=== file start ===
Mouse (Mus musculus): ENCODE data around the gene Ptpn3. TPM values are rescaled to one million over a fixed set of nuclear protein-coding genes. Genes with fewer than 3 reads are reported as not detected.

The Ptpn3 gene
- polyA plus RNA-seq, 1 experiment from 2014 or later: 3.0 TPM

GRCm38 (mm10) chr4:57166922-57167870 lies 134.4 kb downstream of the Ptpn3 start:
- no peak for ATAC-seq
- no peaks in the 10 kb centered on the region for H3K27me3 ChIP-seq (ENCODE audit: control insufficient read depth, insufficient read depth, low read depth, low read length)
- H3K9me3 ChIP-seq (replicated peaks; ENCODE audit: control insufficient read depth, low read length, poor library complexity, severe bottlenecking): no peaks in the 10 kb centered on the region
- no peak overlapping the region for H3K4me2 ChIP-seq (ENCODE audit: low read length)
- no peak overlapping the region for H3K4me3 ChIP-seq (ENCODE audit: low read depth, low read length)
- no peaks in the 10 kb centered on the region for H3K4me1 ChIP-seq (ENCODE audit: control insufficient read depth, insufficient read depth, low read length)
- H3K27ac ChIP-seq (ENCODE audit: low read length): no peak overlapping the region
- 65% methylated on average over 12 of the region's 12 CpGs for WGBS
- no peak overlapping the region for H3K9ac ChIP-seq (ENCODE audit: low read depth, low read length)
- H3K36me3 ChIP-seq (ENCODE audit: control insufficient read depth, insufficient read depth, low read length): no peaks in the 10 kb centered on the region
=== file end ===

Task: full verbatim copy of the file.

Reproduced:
Mouse (Mus musculus): ENCODE data around the gene Ptpn3. TPM values are rescaled to one million over a fixed set of nuclear protein-coding genes. Genes with fewer than 3 reads are reported as not detected.

The Ptpn3 gene
- polyA plus RNA-seq, 1 experiment from 2014 or later: 3.0 TPM

GRCm38 (mm10) chr4:57166922-57167870 lies 134.4 kb downstream of the Ptpn3 start:
- no peak for ATAC-seq
- no peaks in the 10 kb centered on the region for H3K27me3 ChIP-seq (ENCODE audit: control insufficient read depth, insufficient read depth, low read depth, low read length)
- H3K9me3 ChIP-seq (replicated peaks; ENCODE audit: control insufficient read depth, low read length, poor library complexity, severe bottlenecking): no peaks in the 10 kb centered on the region
- no peak overlapping the region for H3K4me2 ChIP-seq (ENCODE audit: low read length)
- no peak overlapping the region for H3K4me3 ChIP-seq (ENCODE audit: low read depth, low read length)
- no peaks in the 10 kb centered on the region for H3K4me1 ChIP-seq (ENCODE audit: control insufficient read depth, insufficient read depth, low read length)
- H3K27ac ChIP-seq (ENCODE audit: low read length): no peak overlapping the region
- 65% methylated on average over 12 of the region's 12 CpGs for WGBS
- no peak overlapping the region for H3K9ac ChIP-seq (ENCODE audit: low read depth, low read length)
- H3K36me3 ChIP-seq (ENCODE audit: control insufficient read depth, insufficient read depth, low read length): no peaks in the 10 kb centered on the region